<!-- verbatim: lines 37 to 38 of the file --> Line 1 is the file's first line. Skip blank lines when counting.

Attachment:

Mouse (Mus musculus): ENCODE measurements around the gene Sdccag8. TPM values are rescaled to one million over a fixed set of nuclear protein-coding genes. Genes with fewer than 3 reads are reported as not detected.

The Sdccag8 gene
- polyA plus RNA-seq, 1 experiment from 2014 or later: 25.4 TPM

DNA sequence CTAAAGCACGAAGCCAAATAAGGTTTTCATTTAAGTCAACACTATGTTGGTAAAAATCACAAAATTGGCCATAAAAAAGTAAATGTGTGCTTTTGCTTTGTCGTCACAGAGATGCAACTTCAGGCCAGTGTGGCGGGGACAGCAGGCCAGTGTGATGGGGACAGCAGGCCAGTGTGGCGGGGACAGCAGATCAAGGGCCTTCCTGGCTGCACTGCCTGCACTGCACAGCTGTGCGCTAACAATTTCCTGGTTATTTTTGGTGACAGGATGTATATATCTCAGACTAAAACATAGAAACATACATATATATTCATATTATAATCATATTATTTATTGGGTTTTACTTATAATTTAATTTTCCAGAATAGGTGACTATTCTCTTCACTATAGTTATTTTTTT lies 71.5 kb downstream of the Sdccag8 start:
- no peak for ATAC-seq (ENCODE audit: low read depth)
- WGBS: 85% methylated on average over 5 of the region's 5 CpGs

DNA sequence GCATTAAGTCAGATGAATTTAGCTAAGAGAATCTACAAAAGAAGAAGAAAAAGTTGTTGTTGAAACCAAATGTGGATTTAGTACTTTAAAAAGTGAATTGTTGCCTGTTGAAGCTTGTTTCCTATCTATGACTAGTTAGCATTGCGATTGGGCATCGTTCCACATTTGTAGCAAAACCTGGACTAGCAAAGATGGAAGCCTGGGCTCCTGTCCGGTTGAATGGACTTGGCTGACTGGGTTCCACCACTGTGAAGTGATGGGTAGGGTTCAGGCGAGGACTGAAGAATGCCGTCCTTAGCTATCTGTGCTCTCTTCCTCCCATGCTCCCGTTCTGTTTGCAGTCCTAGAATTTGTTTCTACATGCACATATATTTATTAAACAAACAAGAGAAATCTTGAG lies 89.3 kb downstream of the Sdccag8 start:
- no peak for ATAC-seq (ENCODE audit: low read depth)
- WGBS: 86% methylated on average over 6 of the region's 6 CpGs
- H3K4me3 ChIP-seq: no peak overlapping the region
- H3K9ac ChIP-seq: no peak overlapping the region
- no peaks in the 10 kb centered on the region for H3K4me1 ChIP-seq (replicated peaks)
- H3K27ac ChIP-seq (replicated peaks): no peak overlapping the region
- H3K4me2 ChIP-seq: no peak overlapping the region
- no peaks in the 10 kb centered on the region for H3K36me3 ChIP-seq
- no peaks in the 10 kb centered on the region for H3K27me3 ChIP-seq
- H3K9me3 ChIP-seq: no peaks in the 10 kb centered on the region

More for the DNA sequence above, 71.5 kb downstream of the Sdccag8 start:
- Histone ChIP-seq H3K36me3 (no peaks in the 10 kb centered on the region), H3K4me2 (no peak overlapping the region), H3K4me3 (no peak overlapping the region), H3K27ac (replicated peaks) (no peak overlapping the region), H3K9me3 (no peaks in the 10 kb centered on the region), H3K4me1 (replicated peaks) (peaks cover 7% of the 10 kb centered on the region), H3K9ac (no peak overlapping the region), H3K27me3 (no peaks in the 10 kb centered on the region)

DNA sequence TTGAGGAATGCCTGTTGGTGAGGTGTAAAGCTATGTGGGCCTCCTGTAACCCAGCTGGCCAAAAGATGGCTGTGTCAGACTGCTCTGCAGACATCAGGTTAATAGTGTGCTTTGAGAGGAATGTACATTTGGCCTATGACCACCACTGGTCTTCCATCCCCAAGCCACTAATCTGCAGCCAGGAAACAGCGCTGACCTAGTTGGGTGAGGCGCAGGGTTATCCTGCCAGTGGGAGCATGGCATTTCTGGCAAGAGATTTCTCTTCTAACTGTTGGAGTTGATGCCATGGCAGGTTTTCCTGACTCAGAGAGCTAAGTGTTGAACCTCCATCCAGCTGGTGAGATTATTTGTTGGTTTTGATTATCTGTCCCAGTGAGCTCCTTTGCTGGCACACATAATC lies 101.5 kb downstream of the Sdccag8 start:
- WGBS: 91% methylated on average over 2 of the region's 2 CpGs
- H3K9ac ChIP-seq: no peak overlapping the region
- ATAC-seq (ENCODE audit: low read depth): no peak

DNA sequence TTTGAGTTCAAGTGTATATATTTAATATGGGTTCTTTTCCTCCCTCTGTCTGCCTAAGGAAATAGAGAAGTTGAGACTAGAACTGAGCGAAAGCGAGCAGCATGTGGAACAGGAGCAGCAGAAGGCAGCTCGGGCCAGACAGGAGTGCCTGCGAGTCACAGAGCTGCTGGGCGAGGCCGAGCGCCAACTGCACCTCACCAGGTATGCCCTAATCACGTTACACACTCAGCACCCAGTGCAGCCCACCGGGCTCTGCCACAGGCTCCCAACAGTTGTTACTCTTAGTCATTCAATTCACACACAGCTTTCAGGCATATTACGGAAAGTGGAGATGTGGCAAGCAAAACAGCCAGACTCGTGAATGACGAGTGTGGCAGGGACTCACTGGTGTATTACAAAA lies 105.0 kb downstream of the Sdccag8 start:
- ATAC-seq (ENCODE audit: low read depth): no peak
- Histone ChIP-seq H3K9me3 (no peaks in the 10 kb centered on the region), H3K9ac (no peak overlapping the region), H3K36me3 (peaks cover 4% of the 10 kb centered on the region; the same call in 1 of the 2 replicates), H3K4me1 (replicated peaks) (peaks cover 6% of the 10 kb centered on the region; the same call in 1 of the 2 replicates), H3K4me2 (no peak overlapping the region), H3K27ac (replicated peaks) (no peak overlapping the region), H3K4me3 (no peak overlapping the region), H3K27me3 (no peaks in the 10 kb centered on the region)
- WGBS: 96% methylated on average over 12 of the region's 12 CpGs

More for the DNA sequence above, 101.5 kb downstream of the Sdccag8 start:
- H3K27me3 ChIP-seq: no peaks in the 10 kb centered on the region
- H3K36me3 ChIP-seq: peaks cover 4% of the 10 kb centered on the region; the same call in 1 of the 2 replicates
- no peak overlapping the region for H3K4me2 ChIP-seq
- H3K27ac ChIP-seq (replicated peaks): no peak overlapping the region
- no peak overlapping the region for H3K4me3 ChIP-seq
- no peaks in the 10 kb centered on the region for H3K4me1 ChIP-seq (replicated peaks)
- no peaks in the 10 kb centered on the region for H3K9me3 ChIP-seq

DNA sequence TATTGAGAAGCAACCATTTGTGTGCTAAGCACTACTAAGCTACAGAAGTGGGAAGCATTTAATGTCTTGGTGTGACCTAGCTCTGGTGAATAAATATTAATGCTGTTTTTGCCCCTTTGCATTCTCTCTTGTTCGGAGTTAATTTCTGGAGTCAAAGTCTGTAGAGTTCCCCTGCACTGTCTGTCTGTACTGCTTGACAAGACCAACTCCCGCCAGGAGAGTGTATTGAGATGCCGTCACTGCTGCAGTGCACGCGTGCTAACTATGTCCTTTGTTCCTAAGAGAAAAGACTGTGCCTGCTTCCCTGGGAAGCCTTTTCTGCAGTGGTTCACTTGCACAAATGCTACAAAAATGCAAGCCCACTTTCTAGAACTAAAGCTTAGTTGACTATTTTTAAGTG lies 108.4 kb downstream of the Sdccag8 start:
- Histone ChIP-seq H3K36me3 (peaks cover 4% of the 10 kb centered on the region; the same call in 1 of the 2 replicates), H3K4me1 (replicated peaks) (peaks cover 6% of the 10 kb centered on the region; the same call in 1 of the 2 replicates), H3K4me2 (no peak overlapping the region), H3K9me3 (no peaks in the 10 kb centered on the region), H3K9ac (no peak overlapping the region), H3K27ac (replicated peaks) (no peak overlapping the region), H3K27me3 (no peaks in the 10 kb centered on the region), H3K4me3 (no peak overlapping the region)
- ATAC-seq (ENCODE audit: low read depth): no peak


- Histone ChIP-seq H3K36me3 (peaks cover 4% of the 10 kb centered on the region; the same call in 1 of the 2 replicates), H3K4me1 (replicated peaks) (peaks cover 6% of the 10 kb centered on the region; the same call in 1 of the 2 replicates), H3K4me2 (no peak overlapping the region), H3K9me3 (no peaks in the 10 kb centered on the region), H3K9ac (no peak overlapping the region), H3K27ac (replicated peaks) (no peak overlapping the region), H3K27me3 (no peaks in the 10 kb centered on the region), H3K4me3 (no peak overlapping the region)
- ATAC-seq (ENCODE audit: low read depth): no peak